Can you name all the cultural influences that shaped St. Augustine before and after its founding in 1565? Our second week aimed to do just that by inviting community members and staff to share with campers their heritage and traditions from the past. Cuban foodways, Greek culture, and Seminole clothing design are just a few of the customs with which the campers engaged.

Some questions that arose as we learned:
• Is it hard to find the queen bee in a group of bees?
• Does using an atlatl really make a difference?
• Can I navigate from point A to point B?
The answers that we found to those questions:
• Very hard!
• Yes it really does make a difference!
• Not when it is raining unfortunately.

What do eggs and vinegar have to do with shipwreck conservation? The third week focused on the methods our Maritime Archaeological Conservationists use to process artifacts. Topics included: concretions, cleaning artifacts, preservation, casting, artifact cell absorption of salt water, non-Newtonian fluids, and the meaning of maritime archaeology. ***TRY AT HOME*** Putting an egg into vinegar for 24-36 hours removes the calcium from the shell and the outer membrane becomes “rubber-like”, while the yolk inside remains unscathed. Conservationists may use vinegar to remove the calcium in a concretion that is on a soft metal, like a coin. The concretion can be removed without scratching the metal underneath. Give the egg a try at home but be careful because the membrane can break easily. A highlight for campers was performing emergency conservation triage.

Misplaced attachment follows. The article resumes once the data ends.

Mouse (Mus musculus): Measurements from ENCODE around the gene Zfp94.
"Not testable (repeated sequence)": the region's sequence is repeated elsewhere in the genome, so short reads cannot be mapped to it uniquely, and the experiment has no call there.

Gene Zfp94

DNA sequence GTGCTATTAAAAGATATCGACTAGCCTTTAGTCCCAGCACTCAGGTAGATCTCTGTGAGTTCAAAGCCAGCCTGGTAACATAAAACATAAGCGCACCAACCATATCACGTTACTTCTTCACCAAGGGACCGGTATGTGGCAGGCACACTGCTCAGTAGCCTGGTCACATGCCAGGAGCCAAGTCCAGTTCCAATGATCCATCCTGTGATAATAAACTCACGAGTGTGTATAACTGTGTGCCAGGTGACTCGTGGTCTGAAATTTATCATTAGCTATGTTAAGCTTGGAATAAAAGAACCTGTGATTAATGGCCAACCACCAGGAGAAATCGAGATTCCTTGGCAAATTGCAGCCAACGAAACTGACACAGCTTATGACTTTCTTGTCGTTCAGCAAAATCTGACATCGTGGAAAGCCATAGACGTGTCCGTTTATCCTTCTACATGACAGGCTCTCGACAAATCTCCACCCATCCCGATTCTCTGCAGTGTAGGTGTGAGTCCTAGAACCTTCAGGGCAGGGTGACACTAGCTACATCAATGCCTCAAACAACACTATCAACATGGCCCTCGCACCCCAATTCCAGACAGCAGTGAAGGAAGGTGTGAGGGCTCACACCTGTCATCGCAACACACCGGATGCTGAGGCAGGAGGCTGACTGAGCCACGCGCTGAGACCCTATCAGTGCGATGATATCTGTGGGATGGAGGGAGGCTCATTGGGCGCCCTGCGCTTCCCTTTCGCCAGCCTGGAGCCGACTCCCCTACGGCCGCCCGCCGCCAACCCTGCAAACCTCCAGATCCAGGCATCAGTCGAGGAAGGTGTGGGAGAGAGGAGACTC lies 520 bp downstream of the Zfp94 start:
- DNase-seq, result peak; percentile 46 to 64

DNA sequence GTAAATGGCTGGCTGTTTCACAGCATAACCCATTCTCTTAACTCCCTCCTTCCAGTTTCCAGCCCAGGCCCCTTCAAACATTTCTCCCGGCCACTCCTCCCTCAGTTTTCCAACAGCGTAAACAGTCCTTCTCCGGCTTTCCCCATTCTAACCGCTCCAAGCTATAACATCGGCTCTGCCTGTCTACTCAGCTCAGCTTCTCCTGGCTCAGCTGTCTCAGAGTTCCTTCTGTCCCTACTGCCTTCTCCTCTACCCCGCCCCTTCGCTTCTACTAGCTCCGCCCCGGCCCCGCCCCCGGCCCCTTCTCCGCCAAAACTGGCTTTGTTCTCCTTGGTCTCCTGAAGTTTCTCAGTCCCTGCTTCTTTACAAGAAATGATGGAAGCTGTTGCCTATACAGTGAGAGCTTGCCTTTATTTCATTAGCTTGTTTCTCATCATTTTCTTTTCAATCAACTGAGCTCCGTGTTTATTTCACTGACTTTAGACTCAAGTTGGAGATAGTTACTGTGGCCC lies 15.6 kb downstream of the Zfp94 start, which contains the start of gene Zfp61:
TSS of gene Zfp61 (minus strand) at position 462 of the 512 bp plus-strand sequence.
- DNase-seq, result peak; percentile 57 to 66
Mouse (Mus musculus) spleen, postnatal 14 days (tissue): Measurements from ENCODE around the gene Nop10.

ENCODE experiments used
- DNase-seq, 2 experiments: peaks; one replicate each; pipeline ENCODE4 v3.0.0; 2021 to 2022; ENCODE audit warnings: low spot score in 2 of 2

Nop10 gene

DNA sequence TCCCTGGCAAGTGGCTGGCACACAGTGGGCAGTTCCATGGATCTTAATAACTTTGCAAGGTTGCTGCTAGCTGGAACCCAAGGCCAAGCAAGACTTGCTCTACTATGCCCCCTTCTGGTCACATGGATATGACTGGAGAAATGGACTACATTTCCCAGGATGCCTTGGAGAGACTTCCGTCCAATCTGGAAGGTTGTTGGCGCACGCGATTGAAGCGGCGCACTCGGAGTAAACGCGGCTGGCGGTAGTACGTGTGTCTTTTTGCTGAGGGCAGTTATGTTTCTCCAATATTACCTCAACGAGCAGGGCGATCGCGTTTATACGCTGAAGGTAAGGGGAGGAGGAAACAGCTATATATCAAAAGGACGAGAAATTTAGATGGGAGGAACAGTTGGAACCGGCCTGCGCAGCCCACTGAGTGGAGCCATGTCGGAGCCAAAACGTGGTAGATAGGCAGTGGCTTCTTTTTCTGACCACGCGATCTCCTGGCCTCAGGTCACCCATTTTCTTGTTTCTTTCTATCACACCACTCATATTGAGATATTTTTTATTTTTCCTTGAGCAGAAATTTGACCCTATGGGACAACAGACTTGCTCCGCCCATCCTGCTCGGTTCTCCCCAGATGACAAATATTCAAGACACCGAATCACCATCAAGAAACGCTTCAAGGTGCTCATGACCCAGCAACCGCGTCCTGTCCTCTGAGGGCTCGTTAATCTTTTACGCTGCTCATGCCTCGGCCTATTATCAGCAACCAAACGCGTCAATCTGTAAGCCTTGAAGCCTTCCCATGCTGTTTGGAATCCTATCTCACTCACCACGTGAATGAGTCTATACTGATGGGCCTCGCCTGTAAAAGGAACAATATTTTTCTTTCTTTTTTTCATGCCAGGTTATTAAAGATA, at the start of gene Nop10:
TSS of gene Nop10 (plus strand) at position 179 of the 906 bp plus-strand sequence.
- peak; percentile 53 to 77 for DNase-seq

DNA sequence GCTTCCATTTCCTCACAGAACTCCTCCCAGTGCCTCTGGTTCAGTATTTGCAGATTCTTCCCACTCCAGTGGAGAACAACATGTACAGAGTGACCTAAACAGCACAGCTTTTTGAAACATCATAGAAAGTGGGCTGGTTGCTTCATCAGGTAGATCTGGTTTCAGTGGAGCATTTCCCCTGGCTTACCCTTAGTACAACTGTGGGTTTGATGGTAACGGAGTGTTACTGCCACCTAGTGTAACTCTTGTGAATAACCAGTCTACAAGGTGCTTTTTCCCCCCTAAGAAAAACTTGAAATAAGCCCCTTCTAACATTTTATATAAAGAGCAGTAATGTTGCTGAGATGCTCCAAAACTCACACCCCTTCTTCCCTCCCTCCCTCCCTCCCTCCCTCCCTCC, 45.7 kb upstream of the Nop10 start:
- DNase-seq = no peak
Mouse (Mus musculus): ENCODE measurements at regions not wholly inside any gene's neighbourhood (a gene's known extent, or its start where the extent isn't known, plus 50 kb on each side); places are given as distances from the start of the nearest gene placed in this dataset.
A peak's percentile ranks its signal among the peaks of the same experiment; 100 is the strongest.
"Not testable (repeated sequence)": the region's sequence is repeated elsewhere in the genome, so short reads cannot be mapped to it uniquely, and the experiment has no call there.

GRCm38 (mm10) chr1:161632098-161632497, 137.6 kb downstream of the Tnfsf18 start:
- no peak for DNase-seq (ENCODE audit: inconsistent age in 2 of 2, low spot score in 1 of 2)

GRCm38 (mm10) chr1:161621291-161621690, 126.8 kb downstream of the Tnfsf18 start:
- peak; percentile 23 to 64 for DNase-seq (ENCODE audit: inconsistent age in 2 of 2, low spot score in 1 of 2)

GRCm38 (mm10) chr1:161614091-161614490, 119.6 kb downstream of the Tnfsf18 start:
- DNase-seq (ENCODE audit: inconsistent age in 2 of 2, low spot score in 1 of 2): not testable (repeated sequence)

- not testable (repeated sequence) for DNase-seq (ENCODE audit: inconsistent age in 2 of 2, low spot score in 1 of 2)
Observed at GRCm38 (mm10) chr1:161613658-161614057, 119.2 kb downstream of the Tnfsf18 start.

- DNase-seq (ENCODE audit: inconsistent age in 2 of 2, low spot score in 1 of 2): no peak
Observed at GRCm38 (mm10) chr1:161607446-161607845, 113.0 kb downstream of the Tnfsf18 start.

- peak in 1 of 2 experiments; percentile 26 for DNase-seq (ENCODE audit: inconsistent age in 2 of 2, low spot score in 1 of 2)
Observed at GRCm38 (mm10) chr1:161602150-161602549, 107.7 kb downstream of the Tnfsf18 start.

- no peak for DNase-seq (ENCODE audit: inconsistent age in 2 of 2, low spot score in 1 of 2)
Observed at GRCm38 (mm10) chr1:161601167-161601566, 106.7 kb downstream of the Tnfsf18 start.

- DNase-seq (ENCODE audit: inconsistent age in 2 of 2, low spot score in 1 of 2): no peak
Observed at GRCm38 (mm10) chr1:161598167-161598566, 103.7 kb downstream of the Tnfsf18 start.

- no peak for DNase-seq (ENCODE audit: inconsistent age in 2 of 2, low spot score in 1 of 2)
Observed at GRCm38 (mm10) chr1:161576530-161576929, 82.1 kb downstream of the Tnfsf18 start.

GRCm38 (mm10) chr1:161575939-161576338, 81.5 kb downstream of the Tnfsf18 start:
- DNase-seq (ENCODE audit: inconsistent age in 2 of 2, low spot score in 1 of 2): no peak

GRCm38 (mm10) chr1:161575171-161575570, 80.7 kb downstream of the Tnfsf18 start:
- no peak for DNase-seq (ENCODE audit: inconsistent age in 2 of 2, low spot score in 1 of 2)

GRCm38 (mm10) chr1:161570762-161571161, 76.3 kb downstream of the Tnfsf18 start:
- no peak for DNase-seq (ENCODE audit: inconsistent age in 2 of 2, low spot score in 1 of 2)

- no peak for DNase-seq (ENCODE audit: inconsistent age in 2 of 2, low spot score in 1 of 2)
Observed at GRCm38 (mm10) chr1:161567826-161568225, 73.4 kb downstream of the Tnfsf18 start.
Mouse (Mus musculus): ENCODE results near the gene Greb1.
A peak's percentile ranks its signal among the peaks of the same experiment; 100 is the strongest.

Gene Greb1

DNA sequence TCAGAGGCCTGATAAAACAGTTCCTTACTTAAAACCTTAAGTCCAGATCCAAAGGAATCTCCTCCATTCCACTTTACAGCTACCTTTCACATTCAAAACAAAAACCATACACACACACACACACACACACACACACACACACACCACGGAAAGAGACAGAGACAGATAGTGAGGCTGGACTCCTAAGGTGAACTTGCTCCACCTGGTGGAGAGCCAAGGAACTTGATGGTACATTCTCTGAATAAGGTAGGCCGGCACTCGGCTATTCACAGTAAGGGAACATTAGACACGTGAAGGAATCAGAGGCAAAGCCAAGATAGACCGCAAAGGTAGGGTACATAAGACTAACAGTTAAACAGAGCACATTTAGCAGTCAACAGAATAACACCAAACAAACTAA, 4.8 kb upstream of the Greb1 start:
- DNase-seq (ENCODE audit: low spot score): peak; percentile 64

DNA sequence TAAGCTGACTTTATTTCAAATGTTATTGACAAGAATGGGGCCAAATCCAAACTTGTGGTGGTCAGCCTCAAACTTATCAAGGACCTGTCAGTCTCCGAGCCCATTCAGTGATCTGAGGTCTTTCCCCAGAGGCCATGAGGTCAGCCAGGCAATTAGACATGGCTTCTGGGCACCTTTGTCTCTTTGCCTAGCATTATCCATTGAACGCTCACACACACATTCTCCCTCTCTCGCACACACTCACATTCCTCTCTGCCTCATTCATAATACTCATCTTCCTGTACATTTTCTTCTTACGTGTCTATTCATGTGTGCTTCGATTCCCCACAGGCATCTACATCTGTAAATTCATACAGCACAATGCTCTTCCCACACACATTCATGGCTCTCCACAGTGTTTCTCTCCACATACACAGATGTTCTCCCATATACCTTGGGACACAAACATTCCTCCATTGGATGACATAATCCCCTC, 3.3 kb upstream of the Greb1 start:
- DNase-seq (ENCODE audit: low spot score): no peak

What is a spectroscope? Our campers not only learned what one is, but they made one, too. The last week of camp concentrated on the Science of Light as it relates to our Fresnel lens in the tower. Two of the topics were reflection/refraction and magnification. Our man-made lens does all three, but can you think of another natural resource that does this too? Water! A highlight for this week was seeing how a kerosene lantern worked. DID YOU KNOW? The Lighthouse went from oil to kerosene in 1885.